And that was actually tough, because it actually beats any single-player game, and then we had said there are 100 players, we have to pass all that data around. When someone comes into view, we have to be able to show that each player is completely different from any other player. And so there was a massive amount of technology just in the UI design, how to make it easy, how to make it so people don't create horrible-looking characters--because I'm not a great artist. There's very smart behind-the-scenes work done, in how you pick a color and everything and, let's say a certain tone, there's amazing stuff in the background to make sure that everything looks good in that color. So it was just a big, big driver for us from day one.

GS: So, Gary recently came on, and Dave, you shifted over to creative director. What has that done for the game, or how has that changed the relationship, if at all, at Realtime Worlds?

DJ: Up until then, basically, I wanted to make sure my time was spent best where I felt I'm best at, and as Gary said, we're transitioning now from a developer to an online publisher, and that's a whole new set of skills and new part of business. So really what it meant was that I could keep my time with what I'm good at, and not have to worry about what's Gary's job, going forward.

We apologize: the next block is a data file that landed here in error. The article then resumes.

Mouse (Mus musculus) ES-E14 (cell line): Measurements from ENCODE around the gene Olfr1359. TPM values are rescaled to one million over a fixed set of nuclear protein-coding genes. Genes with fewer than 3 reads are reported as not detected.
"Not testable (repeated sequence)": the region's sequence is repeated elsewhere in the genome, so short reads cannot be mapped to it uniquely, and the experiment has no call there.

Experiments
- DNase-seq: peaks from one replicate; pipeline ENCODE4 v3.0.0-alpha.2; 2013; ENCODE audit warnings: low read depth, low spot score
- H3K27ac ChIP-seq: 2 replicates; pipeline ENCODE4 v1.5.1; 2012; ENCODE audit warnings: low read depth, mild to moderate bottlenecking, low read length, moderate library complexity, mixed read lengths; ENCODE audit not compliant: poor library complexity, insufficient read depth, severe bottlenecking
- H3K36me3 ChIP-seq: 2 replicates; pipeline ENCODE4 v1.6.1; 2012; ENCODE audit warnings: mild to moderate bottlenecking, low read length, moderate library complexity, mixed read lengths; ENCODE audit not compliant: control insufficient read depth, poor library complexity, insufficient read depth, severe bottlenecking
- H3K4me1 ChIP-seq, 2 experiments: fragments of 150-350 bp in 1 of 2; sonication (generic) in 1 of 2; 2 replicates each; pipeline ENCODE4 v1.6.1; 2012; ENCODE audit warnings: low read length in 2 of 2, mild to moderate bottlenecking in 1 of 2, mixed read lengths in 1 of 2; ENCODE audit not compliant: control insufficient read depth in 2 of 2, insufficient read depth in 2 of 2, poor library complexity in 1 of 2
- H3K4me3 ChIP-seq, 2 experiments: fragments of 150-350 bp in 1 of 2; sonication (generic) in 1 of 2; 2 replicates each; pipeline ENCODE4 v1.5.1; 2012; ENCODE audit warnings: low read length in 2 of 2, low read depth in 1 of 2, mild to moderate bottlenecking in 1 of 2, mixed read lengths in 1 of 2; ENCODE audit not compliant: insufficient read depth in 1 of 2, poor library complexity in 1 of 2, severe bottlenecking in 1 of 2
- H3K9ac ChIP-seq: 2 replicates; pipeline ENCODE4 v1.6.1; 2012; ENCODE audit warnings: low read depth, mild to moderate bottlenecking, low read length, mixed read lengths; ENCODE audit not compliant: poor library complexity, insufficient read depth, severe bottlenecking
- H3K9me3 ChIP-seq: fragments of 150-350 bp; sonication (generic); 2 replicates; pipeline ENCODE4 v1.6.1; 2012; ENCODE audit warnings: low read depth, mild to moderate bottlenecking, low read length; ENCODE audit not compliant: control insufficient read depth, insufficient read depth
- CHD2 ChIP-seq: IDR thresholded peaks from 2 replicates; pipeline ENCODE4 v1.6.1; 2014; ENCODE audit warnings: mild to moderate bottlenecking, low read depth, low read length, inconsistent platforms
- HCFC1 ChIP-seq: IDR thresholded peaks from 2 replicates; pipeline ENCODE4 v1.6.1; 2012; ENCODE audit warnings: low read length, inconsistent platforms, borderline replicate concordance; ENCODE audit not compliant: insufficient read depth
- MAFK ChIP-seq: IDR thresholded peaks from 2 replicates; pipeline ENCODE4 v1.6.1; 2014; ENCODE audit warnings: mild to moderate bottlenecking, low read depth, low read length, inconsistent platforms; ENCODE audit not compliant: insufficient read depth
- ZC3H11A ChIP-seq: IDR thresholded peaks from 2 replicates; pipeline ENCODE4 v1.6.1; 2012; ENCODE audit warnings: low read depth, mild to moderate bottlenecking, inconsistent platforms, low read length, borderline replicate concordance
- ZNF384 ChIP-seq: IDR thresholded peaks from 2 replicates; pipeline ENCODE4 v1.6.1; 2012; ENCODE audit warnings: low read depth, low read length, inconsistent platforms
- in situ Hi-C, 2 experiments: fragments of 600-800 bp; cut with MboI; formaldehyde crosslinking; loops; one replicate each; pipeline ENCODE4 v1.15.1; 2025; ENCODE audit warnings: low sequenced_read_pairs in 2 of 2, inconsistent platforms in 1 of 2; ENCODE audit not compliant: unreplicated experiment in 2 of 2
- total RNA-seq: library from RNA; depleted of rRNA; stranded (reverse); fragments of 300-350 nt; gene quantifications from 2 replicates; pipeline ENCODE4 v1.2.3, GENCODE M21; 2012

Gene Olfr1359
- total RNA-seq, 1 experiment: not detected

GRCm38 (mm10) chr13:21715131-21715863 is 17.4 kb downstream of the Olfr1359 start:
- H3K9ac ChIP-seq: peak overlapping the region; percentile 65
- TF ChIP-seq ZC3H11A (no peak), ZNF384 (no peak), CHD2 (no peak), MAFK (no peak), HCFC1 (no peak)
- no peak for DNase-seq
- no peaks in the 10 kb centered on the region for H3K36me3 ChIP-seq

GS: Do you see yourselves publishing games that aren't necessarily developed by Realtime Worlds?

GD: I think the focus is going to be on the products we have in development of our own. It's very hard to say or start pontificating on 5- or 10-year master plans, really. We're very focused on APB, and we will review that as we go. Never say never, but as I said, we're very focused on some very specific things right now.

GS: There was initially talk of an Xbox 360 edition of the game. Is that still on the table?

DJ: That was something that Webzen raised when they had the publishing rights. After we acquired it back, we said we were going to focus on the PC, get that finished first, and then we can basically evaluate our options going forward.

GS: When are you expecting the beta to go live, and when are you expecting to launch the game?

DJ: Beta dates we haven't talked about yet, but we're looking to launch the game in early 2010. So it's not going to be far away.

GD: The announcement today is the start of a whole program over the next nine months, working with EA to announce details of the game, more details, marketing information, and so on. You'll get a lot more information in the coming months.